Research Roundup: Arthritis Racial Disparities, Hospital Mortality Data, Voters On Long-Term Care
Centers for Disease Control and Prevention: Differences In The Prevalence And Impact Of Arthritis Among Racial/Ethnic Groups In The United States, National Health Interview Survey, 2002, 2003, and 2006 "Blacks and Hispanics were approximately 1.3 times as likely as whites to have activity limitation, 1.8 to 1.9 times as likely to have severe joint pain, and 1.6 to 1.7 times as likely to have work limitation," caused by arthritis. Multiracial or respondents who classified themselves a 'other' "were 1.7 times as likely as whites to report activity limitation, 1.9 times as likely to report severe joint pain, and 2.2 times as likely to report work limitation.
"Hispanics and blacks report less access to health care than do whites and may be less likely to be diagnosed with arthritis, resulting in an underestimate of the prevalence of arthritis in these populations" (Bolen et al., May 2010).
British Medical Journal: Using Hospital Mortality Rates To Judge Hospital Performance: A Bad Idea That Just Won't Go Away "Hospital mortality rates are a poor diagnostic test for quality and SMRs [standardised mortality ratios] do not identify preventable deaths," write the authors of this analysis that details challenges associated with using such evidence to determine the accountability of health care providers, as reflected in recent studies. Instead, the authors propose quality measurements focus on "non-mortality outcomes [that] are heavily influenced by the quality of care-rates of hospital acquired bloodstream infection, for example" (Lilford and Pronovost, 4/20).
SCAN Foundation/UCLA Center For Health Policy: Fifty-eight percent of California voters, 40 and older, report feeling unprepared to pay for long-term care, such as nursing home or in-home care services, if they needed it, according to a this recent survey (.pdf). Additionally, "[w]hen presented with average costs, a majority of voters 40 and older say they could not afford long-term care for longer than three months if they needed," the authors report. About two-thirds of respondents did not know that Medicare does not cover long-term care. The majorities were true across party and racial lines. The survey was conducted March 5 - 22, and has a margin of error of +/- 2.8 percentage points (4/21). (Note: The Scan Foundation funds some of KHN's aging coverage.)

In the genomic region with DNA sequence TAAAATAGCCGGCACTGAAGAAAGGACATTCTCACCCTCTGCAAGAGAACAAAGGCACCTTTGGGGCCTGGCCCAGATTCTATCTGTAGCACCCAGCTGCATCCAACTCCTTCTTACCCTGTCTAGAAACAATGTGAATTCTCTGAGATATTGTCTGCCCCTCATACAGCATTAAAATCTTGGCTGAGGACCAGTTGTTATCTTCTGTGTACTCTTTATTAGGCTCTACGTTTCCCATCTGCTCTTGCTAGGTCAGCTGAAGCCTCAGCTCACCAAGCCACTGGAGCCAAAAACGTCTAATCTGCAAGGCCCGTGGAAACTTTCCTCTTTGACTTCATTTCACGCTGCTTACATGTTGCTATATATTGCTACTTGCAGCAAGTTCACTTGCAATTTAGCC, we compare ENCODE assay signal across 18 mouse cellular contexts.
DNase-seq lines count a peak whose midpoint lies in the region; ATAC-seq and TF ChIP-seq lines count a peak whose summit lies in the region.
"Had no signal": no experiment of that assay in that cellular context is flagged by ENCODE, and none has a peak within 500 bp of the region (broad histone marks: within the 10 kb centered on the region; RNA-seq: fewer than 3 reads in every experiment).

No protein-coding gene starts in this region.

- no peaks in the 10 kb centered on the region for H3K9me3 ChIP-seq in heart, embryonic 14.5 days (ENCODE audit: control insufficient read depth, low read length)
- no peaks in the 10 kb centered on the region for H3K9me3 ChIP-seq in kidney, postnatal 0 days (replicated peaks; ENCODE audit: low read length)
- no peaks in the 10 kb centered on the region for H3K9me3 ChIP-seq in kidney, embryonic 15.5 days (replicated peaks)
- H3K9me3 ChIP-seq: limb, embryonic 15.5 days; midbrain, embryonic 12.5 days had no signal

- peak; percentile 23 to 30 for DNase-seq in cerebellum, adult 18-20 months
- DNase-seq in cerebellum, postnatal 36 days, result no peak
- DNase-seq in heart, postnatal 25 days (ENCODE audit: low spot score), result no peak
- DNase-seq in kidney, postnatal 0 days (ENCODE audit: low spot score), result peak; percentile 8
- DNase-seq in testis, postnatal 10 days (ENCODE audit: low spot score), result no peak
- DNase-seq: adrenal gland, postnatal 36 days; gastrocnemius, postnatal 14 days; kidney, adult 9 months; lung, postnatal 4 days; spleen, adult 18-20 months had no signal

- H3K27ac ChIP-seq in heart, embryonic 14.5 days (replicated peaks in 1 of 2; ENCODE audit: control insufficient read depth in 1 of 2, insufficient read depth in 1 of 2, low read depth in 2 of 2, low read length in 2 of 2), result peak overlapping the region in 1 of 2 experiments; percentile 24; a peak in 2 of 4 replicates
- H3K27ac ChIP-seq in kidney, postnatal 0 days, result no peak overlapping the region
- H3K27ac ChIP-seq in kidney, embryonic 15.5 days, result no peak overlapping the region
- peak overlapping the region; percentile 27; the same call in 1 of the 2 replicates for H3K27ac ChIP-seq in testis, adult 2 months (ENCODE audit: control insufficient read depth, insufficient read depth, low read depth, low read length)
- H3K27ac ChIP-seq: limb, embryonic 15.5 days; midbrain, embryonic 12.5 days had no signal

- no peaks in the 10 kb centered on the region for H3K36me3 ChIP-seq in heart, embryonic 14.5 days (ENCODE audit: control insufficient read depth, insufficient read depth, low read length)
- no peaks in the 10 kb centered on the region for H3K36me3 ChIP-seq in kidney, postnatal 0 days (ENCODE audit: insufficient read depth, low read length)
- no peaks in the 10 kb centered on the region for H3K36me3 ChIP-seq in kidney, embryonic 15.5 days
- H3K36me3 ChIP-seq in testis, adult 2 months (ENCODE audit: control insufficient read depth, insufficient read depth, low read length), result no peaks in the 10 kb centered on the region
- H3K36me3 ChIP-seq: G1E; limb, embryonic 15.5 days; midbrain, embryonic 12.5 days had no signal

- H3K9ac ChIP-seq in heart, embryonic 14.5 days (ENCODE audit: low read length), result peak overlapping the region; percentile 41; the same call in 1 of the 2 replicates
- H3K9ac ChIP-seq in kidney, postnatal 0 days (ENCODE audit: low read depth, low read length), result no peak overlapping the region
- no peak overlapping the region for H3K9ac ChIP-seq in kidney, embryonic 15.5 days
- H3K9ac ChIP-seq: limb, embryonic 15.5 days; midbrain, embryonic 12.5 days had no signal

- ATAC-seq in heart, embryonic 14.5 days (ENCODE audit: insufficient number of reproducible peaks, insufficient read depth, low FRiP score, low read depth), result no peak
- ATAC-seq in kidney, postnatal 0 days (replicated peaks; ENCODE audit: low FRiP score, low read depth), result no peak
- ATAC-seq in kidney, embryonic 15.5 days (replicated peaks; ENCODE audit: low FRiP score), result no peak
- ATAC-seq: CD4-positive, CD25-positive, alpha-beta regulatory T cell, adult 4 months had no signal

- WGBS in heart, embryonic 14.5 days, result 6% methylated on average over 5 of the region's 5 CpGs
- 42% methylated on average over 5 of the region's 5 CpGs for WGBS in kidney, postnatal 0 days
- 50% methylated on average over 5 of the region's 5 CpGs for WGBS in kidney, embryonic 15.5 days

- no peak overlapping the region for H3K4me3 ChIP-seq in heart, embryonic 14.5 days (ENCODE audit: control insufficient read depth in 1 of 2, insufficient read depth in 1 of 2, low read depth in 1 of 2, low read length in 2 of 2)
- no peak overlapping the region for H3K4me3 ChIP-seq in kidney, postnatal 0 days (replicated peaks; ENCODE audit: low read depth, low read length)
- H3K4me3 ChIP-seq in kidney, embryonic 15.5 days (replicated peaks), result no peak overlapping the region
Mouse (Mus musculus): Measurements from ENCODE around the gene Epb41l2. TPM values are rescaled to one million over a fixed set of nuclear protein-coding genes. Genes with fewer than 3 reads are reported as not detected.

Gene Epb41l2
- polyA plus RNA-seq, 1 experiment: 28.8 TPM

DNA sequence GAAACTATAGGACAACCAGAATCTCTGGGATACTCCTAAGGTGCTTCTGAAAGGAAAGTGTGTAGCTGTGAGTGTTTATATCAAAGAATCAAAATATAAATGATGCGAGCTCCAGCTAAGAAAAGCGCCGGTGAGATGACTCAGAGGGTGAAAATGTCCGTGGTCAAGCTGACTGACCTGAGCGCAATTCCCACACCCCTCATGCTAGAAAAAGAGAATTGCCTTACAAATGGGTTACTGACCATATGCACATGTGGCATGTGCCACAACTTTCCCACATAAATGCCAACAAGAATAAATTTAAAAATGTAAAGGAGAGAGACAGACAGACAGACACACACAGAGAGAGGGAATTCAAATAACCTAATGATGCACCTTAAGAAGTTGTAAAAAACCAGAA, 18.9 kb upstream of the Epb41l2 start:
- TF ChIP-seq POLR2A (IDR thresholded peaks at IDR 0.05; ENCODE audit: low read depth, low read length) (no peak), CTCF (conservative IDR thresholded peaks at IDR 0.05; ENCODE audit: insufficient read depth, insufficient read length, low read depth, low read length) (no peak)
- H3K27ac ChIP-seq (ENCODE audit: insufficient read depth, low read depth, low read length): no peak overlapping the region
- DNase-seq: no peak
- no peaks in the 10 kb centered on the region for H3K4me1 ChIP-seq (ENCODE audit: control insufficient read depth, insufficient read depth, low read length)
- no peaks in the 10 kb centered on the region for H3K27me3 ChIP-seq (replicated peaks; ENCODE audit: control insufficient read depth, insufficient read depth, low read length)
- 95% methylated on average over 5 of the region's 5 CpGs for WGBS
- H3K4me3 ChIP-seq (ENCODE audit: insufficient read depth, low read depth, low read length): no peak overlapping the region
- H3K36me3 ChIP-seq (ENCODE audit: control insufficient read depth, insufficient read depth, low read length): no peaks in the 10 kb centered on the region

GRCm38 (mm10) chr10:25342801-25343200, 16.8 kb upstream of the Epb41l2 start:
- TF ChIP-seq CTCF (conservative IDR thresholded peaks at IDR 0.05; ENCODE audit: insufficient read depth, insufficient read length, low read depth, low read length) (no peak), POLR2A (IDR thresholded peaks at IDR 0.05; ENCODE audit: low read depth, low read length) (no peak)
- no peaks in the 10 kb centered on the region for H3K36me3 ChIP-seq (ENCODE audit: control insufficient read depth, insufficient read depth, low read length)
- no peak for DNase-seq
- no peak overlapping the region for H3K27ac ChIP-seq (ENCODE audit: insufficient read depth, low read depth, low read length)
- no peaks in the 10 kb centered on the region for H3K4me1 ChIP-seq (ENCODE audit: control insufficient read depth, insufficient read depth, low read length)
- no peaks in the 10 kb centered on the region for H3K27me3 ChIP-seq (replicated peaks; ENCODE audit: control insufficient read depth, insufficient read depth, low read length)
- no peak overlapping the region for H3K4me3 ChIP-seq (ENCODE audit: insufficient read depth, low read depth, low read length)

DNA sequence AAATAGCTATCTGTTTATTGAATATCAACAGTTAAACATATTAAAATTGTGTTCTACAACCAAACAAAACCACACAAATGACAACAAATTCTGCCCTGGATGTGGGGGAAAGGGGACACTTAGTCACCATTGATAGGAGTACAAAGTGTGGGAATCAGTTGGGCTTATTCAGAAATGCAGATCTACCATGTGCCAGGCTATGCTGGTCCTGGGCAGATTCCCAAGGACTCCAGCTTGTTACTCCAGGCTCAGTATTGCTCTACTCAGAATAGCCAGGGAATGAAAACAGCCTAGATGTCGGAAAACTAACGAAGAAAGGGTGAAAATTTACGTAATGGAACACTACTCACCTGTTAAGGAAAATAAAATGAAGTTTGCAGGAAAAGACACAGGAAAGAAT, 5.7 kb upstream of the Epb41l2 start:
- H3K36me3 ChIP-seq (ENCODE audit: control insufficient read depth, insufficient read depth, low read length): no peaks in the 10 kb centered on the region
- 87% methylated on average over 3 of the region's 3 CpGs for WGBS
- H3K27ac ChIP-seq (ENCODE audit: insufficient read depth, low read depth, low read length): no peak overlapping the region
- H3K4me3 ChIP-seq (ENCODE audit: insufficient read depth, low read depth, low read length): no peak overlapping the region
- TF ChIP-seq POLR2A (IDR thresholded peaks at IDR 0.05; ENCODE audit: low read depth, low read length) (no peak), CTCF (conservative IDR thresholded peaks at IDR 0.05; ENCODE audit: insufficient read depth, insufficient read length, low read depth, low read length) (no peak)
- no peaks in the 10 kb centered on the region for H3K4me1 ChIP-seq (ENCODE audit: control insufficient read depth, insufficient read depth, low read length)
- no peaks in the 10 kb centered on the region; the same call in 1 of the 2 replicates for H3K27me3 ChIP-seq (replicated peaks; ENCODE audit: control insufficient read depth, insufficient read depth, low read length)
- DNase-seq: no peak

Health Services Research: Implications Of The Nurse Staffing Mandate For Other States This study compared the impact of state-mandated minimum nurse-to-patient ratios in California to New Jersey and Pennsylvania two states without such legislation. Based on surveys with over 22,000 staff nurses from the three states and state hospital discharge databases from 2006 two years after the start of mandatory ratios in California the authors report, "California hospital nurses cared for one less patient on average than nurses in the other states and two fewer patients on medical and surgical units. Lower ratios are associated with significantly lower mortality." Additionally, "[w]hen nurses' workloads were in line with California-mandated ratios in all three states, nurses' burnout and job dissatisfaction were lower, and nurses reported consistently better quality of care," the authors write (Aiken et al., 4/9).
KHN summarized news coverage of the Health Services Research study (4/22).
Kaiser Family Foundation/Health Management Associates: CHIP Enrollment: June 2009 Data Snapshot This report, "based on survey responses and data provided by CHIP directors in all 50 states and the District of Columbia, finds that CHIP ... reached a historically high monthly enrollment of 5 million children in June 2009," during which a total of 4.96 million children were enrolled "an increase of 130,400 children (2.7 percent) from June 2008." The brief provides a breakdown of CHIP enrollments by state between June 2004 and June 2009, and highlights key CHIP policy changes that took place in several states (Smith, Roberts, Rousseau and Schwartz, April 2010).
The Kaiser Family Foundation also features explainers on the COBRA subsidy and elements of the new health law, including the requirement for insurance companies that offer dependent coverage to children to cover young adults up to age 26 on their parents' insurance, and the creation of a temporary national high-risk pool that will offer insurance to individuals with pre-existing conditions that have been uninsured for over six months (4/20).
This is part of the KHN Morning Briefing, a summary of health policy coverage from major news organizations. Sign up for an email subscription.